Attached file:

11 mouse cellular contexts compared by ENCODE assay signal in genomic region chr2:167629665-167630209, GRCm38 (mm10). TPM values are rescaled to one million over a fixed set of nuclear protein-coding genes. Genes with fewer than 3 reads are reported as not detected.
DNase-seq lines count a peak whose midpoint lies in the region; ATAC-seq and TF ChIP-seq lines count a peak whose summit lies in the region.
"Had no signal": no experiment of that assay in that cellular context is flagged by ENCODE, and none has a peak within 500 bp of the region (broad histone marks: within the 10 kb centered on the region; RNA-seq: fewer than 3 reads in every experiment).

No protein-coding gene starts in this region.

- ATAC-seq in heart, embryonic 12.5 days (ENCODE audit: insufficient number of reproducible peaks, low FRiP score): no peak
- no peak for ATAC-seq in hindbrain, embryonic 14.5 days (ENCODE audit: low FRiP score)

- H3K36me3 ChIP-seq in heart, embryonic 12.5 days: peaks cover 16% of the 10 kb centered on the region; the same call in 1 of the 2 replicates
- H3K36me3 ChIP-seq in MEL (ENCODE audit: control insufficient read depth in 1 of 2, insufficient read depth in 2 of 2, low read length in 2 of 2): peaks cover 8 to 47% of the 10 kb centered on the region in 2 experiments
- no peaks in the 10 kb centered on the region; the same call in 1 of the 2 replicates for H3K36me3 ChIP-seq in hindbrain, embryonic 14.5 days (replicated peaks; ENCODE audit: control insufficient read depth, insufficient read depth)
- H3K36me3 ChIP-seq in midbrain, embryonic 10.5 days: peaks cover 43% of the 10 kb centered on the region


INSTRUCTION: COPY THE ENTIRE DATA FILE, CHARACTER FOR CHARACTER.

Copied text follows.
11 mouse cellular contexts compared by ENCODE assay signal in genomic region chr2:167629665-167630209, GRCm38 (mm10). TPM values are rescaled to one million over a fixed set of nuclear protein-coding genes. Genes with fewer than 3 reads are reported as not detected.
DNase-seq lines count a peak whose midpoint lies in the region; ATAC-seq and TF ChIP-seq lines count a peak whose summit lies in the region.
"Had no signal": no experiment of that assay in that cellular context is flagged by ENCODE, and none has a peak within 500 bp of the region (broad histone marks: within the 10 kb centered on the region; RNA-seq: fewer than 3 reads in every experiment).

No protein-coding gene starts in this region.

- ATAC-seq in heart, embryonic 12.5 days (ENCODE audit: insufficient number of reproducible peaks, low FRiP score): no peak
- no peak for ATAC-seq in hindbrain, embryonic 14.5 days (ENCODE audit: low FRiP score)

- H3K36me3 ChIP-seq in heart, embryonic 12.5 days: peaks cover 16% of the 10 kb centered on the region; the same call in 1 of the 2 replicates
- H3K36me3 ChIP-seq in MEL (ENCODE audit: control insufficient read depth in 1 of 2, insufficient read depth in 2 of 2, low read length in 2 of 2): peaks cover 8 to 47% of the 10 kb centered on the region in 2 experiments
- no peaks in the 10 kb centered on the region; the same call in 1 of the 2 replicates for H3K36me3 ChIP-seq in hindbrain, embryonic 14.5 days (replicated peaks; ENCODE audit: control insufficient read depth, insufficient read depth)
- H3K36me3 ChIP-seq in midbrain, embryonic 10.5 days: peaks cover 43% of the 10 kb centered on the region